Cases of Nut Anaphylaxis Spike in Children at Halloween and Easter

By Linda Carroll

September 25, 2020

(Reuters Health) - The number of children showing up in emergency departments with anaphylaxis may spike during Halloween and Easter, a new study suggests.

Canadian researchers found that peanut-triggered anaphylaxis cases jumped by 85% over the daily average during Halloween and by 60% during Easter, according to the report published in the Canadian Medical Association Journal.

In cases where the type of nut was unknown, there was an increase of 70% during Halloween and Easter compared to the rest of the year.

"Caregivers in the family and hospital should be aware of the high risk of peanut/tree nut anaphylaxis at certain times of the year," said the study's lead author, Melanie Leung, a fourth-year medical student at McGill University. "Educational tools are needed to raise public awareness of this phenomenon."

Policy changes might also help reduce the number of children experiencing anaphylaxis during these holidays, Leung said in an email.

For example, Leung said, those might include "labeling of one-bite snacks and public campaigns such as 'Teal Pumpkin,' signaling households where peanut- and tree-nut-free snack distribution is available."

For the study, Leung and her colleagues established a large registry that recruited patients with anaphylaxis presenting to pediatric emergency departments in four Canadian provinces: Quebec, Ontario, Newfoundland and Labrador.

In their analysis, the researchers focused on data from April 15, 2011 to January 31, 2020 from patients younger than 18 who had presented with unknown-nut-, peanut- or tree-nut-induced anaphylaxis. Calendar days were units of observation and were classified into four multiday periods for the primary analysis: Halloween, Christmas, Easter and the rest of the year, excluding other holidays. In a secondary analysis, the researchers extended their scope to include seven categories: Halloween, Christmas, Easter, Diwali, Chinese New Year, Eid al-Adha and the rest of the year.

Those particular holidays were chosen because they were most celebrated by children and the children were more likely to be exposed to peanuts and tree nuts during those times.

From 2011 to 2020, there were 1,390 cases of nut-induced anaphylaxis, with 864 (62.2%) in boys. The median age of the children was 5.4 years.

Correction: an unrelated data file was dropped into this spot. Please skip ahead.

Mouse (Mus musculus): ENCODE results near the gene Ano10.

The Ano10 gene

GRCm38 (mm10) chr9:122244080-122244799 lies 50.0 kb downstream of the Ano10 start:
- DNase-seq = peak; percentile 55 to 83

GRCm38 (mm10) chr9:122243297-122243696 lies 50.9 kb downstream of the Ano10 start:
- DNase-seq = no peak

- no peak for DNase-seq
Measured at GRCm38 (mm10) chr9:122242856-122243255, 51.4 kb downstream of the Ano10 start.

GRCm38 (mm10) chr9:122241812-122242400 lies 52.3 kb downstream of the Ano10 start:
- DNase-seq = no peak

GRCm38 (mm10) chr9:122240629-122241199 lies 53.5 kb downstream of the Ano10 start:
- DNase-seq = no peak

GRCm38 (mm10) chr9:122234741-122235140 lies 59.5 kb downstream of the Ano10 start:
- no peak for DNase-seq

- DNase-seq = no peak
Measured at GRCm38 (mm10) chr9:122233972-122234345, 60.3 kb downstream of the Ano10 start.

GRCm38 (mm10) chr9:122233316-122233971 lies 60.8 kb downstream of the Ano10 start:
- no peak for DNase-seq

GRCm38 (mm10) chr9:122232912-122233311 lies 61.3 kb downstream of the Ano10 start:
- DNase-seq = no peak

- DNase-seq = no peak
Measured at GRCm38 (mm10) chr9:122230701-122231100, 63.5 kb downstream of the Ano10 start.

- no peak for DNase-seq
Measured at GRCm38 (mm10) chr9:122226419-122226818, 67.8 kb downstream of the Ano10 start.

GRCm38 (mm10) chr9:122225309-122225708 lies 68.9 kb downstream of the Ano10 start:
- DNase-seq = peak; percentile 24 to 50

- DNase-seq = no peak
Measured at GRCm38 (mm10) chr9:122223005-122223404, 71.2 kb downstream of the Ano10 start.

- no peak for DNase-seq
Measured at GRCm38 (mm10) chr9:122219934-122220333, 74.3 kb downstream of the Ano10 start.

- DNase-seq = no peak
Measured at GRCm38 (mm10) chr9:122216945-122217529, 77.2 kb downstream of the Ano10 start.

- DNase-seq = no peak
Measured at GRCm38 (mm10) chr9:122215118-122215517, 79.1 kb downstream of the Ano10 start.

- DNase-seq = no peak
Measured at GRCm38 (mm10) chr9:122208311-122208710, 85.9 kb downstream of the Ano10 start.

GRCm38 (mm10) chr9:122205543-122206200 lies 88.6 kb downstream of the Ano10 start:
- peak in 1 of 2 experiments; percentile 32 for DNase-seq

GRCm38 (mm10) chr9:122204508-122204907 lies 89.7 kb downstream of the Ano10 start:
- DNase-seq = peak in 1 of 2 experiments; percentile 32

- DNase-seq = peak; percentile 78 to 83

While anaphylaxis triggered by unknown nuts and peanuts spiked during Halloween and Easter, there was no variation in daily count on any of the other holidays. The researchers also saw no increase in anaphylaxis cases due to tree nuts during holidays.

The researchers suspect that the reason for the increases they did see during the two holidays is that those are times when children receive candies and other sweets from people who may not be aware of their allergies. The explanation for the lack of an increase at Christmas may be the fact that it is a holiday in which celebrations are more intimate, involving mostly family and friends, the authors note.

Dr. Corinne Keet wasn't surprised by the study's findings. Halloween is a time when kids are eating things not provided by their parents, said Dr. Keet, an associate professor of pediatrics at the Johns Hopkins School of Medicine in Baltimore. "We see this within our own patients," she added. "Reactions are more frequent around Halloween."

One possible silver lining to the current pandemic, Dr. Keet said, "is that this may be the year that children with food allergies have an advantage - they are used to Halloween being different."

The lack of an uptick at Christmas surprised Dr. Amanda Cox, a pediatric allergist and an assistant professor at the Icahn School of Medicine at Mount Sinai in New York City. "When you think of Christmas, people are always making lots of cookies and depending on the culture they may have nuts in them," she added.

What the researchers found may be the tip of the iceberg, Dr. Cox said. "Mild reactions are also happening. They were tracking only cases of anaphylaxis."

While it's likely that the Canadian results would apply to the U.S., it would be good to see it confirmed, said Dr. Laura West, an assistant professor of pediatrics in the department of allergy and immunology at the University of Pittsburgh and the UPMC Children's Hospital of Pittsburgh.

"I always warn families during the holidays when there are multiple potluck-style dinners that baked goods could be contaminated with tree-nuts or peanuts," Dr. West said. "I've had patients where someone made peanut cookies followed by sugar cookies and there was enough peanut residue in the pan for a reaction in a susceptible child."

SOURCE: https://bit.ly/2ExKhqo CMAJ, online September 23, 2020.

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